Claudette Colvin seeks expungement for her resistance to segregation laws. Photo credit: Julie Jacobson, Associated Press.
Welcome to This Week in Civil Rights and Civil Liberties. This week, civil rights hero Claudette Colvin seeks expungement for resisting segregation laws, immigration authorities announced they would “limit” arrests at protected areas, two officers were indicted for murder for shooting Jamarion Robinson 76 times, two people were executed and experienced severe suffering during the process, passports will now reflect more gender identities, and more.
Claudette Colvin, a civil rights hero, asked this week for a Montgomery judge to terminate her probation for defying segregationist laws over 60 years ago. Nine months prior to hero Rosa Parks refusing to give up her seat to a white passenger on a Montgomery bus, Ms. Colvin did the same at age 15. When a white passenger and the bus driver told Ms. Calvin to move to the back of the bus, she said “I paid my fare and it’s my constitutional right.” Describing this moment, Ms. Colvin says “history had me glued to the seat.” She was dragged off of the bus, handcuffed, and placed in an adult jail. Ms. Colvin was later the star witness in Browder v. Gayle, 352 U.S. 903 (1956), wherein the Supreme Court held that Montgomery city ordinances requiring segregation on buses was unconstitutional. She is now asking for the probation she received to end, and for the records to be expunged.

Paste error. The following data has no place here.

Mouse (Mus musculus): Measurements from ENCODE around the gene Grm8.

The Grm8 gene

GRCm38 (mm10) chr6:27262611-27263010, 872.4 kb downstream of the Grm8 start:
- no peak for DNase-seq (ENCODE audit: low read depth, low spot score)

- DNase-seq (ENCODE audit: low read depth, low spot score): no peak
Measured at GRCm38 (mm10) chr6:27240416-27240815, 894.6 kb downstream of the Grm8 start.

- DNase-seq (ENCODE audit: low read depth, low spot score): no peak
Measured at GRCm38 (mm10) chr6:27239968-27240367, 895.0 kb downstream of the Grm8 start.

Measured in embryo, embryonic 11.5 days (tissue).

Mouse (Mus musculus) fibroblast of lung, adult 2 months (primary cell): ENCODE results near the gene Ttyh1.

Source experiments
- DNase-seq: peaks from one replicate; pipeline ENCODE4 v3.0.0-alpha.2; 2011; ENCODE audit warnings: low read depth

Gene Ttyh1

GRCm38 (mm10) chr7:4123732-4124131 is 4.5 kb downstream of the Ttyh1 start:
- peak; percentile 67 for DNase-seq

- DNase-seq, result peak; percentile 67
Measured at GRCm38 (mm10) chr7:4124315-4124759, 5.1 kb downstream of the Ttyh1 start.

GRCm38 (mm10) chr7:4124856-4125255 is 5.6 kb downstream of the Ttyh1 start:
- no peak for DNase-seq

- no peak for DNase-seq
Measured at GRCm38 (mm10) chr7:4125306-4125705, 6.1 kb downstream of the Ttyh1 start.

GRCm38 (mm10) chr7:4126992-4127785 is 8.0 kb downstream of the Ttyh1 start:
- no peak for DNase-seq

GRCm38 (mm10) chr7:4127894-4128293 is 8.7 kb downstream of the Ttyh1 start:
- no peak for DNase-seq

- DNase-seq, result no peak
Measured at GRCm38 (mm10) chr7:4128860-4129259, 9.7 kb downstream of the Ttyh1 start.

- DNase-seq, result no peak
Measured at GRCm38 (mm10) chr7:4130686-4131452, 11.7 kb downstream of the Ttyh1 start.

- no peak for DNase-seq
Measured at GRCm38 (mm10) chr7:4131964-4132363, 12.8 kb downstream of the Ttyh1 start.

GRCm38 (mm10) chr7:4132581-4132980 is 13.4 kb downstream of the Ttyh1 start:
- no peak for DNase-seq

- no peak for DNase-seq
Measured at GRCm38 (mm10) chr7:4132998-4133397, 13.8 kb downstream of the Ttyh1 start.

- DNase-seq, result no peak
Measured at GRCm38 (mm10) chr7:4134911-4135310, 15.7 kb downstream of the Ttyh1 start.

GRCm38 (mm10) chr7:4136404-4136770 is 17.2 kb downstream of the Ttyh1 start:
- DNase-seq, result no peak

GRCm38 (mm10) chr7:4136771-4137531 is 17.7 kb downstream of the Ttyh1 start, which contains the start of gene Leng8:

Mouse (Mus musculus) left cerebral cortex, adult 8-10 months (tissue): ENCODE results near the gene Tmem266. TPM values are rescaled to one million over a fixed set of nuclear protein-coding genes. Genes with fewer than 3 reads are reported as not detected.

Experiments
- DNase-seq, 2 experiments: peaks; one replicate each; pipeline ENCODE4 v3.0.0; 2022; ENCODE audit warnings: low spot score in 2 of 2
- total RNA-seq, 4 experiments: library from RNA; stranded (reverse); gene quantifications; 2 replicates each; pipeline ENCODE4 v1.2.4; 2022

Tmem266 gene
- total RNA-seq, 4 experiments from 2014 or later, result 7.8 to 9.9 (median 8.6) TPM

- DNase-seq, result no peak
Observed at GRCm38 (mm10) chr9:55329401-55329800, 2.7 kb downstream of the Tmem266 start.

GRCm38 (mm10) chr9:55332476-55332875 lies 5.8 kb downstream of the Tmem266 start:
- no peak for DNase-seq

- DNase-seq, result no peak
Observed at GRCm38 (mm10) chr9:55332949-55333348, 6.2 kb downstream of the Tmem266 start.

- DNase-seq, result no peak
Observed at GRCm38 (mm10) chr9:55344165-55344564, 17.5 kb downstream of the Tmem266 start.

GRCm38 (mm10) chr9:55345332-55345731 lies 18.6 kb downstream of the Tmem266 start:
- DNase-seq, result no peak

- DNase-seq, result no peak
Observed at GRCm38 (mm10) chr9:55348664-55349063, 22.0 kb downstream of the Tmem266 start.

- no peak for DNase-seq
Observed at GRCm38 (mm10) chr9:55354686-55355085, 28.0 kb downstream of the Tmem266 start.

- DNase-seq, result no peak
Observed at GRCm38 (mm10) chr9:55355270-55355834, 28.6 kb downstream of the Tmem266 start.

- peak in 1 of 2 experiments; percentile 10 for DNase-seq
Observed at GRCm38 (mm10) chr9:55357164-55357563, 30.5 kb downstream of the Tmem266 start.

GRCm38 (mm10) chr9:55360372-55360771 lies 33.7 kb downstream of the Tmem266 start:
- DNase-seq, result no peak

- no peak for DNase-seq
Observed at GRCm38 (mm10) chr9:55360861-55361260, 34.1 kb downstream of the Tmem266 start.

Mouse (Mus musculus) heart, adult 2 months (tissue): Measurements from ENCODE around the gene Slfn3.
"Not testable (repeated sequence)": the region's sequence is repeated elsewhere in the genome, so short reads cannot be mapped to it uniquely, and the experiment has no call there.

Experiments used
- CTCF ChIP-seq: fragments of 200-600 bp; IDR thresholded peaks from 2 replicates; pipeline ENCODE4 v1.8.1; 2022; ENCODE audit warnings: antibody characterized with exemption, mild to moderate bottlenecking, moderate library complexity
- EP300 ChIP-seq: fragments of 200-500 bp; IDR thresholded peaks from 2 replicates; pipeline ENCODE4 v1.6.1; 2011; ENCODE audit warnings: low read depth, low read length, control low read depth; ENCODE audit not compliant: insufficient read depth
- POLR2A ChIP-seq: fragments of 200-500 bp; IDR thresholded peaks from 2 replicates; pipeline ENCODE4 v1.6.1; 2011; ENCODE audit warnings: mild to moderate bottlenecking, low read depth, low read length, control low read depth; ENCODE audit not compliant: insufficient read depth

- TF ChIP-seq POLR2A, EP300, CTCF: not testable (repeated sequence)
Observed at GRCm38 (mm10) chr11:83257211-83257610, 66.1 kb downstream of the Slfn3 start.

The Department of Homeland Security announced this week that immigration authorities will “limit” arrests at protected areas, including schools, hospitals, daycares, playgrounds, faith buildings, and recreational centers. DHS Secretary Alejandro Mayorkas stated that agents should consider the impact of their actions, and that they should not deny “individuals access to needed medical care, children access to their schools, the displaced access to food and shelter, people of faith access to their places of worship, and more.” Mr. Mayorkas also released a memo repealing the Trump-era “Remain in Mexico” policy which forced migrants to stay in Mexico while their requests for safe haven were adjudicated, stating that this policy imposed “substantial and unjustifiable human costs.” Legal battles continue about this policy.
This week, advocates, faith leaders, and celebrities in Illinois urged lawmakers to pass Senate Bill 2333, which would allow for people experiencing incarceration to be considered for parole after serving 20 years. Illinois abolished discretionary parole in 1978; Parole Illinois, alongside Chance the Rapper, Common, and even conservative faith leaders joined the chorus of constituents calling for lawmakers to recognize not only capacity for change but also concerns about innocence, trauma, behavioral health, and discrimination in Life Without Parole (LWOP) sentences. Despite the growing support for SB 2333, legislators have not called the bill for consideration.
The US joined a growing list of countries in making gender identifications more inclusive on passports this week. People who do not identify as “M” or “F” will now be able to select the gender marker “X” on their passports, a change that emerged after Dana Zzyym and Lambda Legal filed suit alleging that passports did not accurately reflect gender identities because female and male were the only options. The State Department affirmed their “commitment to promoting freedom, dignity, and equality of all people – including LGBTQI+ persons” in a statement about the change this week.